The methods of single-molecule fluorescence spectroscopy and microscopy have been recently utilized to explore the mechanism of action of several members of the kinesin and myosin biomolecular motor protein families. Whereas ensemble averaging is removed in single-molecule studies, heterogeneity in the behavior of individual motors can be directly observed, without synchronization. Observation of translocation by individual copies of motor proteins allows analysis of step size, rate, pausing, and other statistical properties of the process. Polarization microscopy as a function of nucleotide state has been particularly useful in revealing new and highly rotationally mobile forms of particular motors. These experiments complement X-ray and biochemical studies and provide a detailed view into the local dynamical behavior of motor proteins.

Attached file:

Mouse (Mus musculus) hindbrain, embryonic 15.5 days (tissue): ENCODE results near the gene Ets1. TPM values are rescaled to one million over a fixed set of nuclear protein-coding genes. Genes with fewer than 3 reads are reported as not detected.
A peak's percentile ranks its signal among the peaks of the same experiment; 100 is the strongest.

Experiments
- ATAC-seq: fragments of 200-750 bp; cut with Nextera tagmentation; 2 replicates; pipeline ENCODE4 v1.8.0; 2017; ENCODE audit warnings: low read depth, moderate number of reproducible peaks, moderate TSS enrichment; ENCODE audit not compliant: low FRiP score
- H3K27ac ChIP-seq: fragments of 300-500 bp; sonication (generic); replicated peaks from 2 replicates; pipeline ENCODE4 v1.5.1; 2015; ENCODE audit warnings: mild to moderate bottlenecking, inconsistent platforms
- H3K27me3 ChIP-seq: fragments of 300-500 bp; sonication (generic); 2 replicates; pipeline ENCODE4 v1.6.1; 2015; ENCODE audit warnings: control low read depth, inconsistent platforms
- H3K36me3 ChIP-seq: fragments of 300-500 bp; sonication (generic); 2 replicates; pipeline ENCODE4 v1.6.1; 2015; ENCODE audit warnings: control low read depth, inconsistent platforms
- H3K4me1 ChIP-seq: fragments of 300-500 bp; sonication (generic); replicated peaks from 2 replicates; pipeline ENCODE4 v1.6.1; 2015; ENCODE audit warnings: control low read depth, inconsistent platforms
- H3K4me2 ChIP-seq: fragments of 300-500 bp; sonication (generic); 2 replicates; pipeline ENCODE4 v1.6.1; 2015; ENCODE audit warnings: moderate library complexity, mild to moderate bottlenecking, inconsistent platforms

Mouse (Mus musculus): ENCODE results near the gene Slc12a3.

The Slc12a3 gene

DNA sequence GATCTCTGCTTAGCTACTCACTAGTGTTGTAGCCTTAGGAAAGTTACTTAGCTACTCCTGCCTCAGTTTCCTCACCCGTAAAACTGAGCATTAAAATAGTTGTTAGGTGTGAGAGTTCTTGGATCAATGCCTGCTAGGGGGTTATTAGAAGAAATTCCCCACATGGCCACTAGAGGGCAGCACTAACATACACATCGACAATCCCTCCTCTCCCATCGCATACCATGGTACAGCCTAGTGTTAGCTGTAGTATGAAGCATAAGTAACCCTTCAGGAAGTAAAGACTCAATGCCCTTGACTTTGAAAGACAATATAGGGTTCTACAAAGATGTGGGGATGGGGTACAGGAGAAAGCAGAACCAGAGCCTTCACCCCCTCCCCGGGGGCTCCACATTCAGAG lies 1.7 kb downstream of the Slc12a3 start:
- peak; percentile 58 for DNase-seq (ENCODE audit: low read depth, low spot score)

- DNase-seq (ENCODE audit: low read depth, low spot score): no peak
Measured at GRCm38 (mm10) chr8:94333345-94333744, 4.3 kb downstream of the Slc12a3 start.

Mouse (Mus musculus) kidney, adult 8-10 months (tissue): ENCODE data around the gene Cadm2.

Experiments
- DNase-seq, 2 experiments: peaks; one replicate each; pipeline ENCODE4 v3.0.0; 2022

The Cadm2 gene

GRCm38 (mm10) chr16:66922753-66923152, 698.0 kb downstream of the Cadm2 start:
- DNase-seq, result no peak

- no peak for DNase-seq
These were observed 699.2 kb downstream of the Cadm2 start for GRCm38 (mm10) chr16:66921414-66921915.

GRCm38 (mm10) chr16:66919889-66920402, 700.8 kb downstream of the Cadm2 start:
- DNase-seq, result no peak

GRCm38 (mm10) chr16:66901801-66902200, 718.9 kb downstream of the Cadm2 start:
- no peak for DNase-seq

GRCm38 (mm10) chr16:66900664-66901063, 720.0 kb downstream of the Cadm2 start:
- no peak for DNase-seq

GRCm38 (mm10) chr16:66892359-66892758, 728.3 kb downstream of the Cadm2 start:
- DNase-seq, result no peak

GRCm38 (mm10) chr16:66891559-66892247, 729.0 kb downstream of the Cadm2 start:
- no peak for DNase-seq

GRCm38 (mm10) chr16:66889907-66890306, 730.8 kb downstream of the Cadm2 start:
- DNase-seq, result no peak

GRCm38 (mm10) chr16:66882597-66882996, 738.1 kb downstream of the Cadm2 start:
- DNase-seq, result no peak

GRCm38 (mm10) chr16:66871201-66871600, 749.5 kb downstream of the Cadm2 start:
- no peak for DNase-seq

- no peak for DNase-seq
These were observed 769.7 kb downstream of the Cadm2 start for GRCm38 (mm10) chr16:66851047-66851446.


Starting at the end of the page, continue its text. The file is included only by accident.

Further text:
|Annual Review of Physical Chemistry
|Published - 2004